is a wonderful example of why I will always be THAT parent. You know the type, the one who:
“If we give you advice, don't fight it. “
- always fights advice from people who think they know the child I love and live with better than I do , especially when that advice does not ring true to my experience, observation, or way of living.
“Take it, and digest it in the same way you would consider advice from a doctor or lawyer. “
- doesn't just automatically trust professionals to know what is best for my family.
“I have become used to some parents who just don't want to hear anything negative about their child ...”
- gives her child the benefit of the doubt no matter how bad the situation looks.
“At times when I tell parents that their child has been a behavior problem, I can almost see the hairs rise on their backs.”
- always assumes that an undesirable behavior is an expression of my child being overwhelmed, suffering an unmet need, feeling powerless or in some other way overly stressed rather than a sign of a “behavior problem”.
“They are ready to fight and defend their child, and it is exhausting.”
- always defends her child's rights even when he made mistakes, because even people who make mistakes deserve fair treatment. Yes, it often takes more effort to be fair.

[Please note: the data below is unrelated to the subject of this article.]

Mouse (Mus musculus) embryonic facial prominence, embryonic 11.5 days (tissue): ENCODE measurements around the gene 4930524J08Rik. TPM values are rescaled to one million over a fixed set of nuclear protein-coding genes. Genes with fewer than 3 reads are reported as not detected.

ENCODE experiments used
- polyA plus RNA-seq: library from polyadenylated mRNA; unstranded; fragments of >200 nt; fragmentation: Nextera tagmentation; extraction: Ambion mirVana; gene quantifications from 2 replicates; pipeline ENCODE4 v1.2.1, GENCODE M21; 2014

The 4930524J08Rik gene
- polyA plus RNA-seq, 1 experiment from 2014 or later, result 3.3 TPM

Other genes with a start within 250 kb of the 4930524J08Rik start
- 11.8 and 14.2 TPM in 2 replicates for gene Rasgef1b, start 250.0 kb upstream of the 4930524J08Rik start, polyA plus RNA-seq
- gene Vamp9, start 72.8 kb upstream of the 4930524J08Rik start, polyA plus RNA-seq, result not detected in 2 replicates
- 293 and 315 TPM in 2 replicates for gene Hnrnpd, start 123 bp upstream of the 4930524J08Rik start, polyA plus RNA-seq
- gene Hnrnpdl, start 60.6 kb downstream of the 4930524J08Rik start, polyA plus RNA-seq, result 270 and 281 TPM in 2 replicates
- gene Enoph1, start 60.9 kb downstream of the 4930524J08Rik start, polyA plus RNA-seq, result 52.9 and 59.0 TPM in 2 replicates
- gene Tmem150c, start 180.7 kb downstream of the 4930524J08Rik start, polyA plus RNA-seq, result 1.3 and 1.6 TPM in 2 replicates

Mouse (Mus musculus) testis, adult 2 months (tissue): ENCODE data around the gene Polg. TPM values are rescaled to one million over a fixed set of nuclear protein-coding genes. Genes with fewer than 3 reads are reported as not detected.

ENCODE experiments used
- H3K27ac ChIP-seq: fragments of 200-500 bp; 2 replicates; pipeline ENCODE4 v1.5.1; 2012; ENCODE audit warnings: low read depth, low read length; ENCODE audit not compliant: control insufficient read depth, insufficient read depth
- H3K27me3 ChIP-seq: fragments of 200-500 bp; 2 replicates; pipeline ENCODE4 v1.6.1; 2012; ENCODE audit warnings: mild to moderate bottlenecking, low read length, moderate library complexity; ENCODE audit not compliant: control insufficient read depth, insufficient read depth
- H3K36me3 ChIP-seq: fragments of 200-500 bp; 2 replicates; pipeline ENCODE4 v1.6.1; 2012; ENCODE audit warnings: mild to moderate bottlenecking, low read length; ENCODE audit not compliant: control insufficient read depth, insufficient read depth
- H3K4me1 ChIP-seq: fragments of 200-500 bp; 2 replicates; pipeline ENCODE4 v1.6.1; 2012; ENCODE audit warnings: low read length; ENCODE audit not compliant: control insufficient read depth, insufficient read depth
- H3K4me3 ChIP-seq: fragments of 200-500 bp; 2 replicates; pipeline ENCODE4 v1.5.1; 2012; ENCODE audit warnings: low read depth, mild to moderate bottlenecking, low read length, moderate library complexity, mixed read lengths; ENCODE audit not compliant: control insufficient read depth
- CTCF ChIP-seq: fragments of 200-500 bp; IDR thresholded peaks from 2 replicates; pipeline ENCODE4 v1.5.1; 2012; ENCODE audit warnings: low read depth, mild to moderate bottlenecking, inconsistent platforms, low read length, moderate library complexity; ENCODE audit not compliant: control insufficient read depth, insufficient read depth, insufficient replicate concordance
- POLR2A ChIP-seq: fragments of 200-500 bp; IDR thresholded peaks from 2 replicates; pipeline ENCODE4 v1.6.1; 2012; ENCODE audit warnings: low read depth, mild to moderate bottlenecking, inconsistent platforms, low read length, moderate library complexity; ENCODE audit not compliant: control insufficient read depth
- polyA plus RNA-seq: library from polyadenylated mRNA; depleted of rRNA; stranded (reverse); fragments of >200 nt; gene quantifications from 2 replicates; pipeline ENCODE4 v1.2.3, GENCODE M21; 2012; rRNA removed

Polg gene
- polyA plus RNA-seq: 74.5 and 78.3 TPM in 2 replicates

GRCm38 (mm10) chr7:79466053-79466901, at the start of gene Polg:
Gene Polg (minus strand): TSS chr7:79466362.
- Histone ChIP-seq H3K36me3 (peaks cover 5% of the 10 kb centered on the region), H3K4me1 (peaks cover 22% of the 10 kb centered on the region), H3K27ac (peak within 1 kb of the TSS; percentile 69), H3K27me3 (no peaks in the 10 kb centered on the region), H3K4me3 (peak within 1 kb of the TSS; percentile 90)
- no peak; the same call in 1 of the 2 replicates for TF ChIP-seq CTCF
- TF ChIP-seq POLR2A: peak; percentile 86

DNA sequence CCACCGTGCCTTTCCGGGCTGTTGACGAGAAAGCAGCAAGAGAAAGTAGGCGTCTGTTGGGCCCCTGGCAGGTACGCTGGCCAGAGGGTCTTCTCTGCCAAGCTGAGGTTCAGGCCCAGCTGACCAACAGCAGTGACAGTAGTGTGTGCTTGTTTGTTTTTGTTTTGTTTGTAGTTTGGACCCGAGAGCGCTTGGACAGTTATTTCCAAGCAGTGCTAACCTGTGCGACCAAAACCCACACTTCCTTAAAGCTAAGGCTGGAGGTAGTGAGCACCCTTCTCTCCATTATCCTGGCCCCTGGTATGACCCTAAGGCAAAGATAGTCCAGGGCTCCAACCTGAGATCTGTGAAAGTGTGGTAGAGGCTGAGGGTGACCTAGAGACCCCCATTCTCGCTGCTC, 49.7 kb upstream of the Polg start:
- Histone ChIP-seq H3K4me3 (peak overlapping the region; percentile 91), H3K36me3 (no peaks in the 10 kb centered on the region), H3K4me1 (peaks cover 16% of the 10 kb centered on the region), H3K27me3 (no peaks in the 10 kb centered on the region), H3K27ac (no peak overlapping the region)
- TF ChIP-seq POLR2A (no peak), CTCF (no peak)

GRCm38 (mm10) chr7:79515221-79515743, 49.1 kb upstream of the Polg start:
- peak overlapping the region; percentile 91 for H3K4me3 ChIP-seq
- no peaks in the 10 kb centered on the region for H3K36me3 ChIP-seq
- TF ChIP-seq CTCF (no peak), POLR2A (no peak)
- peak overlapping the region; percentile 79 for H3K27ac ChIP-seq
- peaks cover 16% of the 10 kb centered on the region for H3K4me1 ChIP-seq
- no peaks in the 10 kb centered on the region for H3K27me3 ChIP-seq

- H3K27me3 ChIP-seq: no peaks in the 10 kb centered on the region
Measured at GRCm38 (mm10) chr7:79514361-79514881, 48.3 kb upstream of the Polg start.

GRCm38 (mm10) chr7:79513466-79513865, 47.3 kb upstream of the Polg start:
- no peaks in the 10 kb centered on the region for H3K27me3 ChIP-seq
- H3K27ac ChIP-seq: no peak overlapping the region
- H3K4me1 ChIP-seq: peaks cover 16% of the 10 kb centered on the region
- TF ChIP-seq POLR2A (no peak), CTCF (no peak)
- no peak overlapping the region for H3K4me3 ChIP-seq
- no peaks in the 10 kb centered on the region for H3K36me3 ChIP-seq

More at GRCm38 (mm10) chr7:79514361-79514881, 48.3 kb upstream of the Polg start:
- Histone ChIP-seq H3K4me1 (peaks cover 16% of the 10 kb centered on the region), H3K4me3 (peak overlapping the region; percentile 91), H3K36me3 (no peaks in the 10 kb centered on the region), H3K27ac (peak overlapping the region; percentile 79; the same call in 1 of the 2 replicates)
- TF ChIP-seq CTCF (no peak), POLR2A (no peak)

“One of my biggest pet peeves is when I tell a mom something her son did and she turns, looks at him and asks, 'Is that true?'“
- always asks for and genuinely listens to her child's side of a story.
“Well, of course it's true. I just told you. And please don't ask whether a classmate can confirm what happened or whether another teacher might have been present.”
- always wants to know details of what is happening in the places where my child's care and education are entrusted to others, even if the details are uncomfortable for some to have exposed.
“It only demeans teachers and weakens the partnership between teacher and parent.”
- always values honesty over pride, and my relationship with my child over any other partnership.
“I was talking with a parent and her son about his summer reading assignments. He told me he hadn't started, and I let him know I was extremely disappointed because school starts in two weeks.His mother chimed in and told me that it had been a horrible summer for them because of family issues they'd been through in July. I said I was so sorry, but I couldn't help but point out that the assignments were given in May. “
- always excuses and adapts expectations based on circumstances--one of the most useful skills I can model for my child is to be adaptable because life is always changing.
“... stop making excuses for why they aren't succeeding.”
- is always at least equally concerned about the process and the experience as the results.
- always has a flexible definition of success that weighs my child's happiness far more heavily than anyone else's metrics.
“And parents, you know, it's OK for your child to get in trouble sometimes. It builds character and teaches life lessons. As teachers, we are vexed by those parents who stand in the way of those lessons; ... “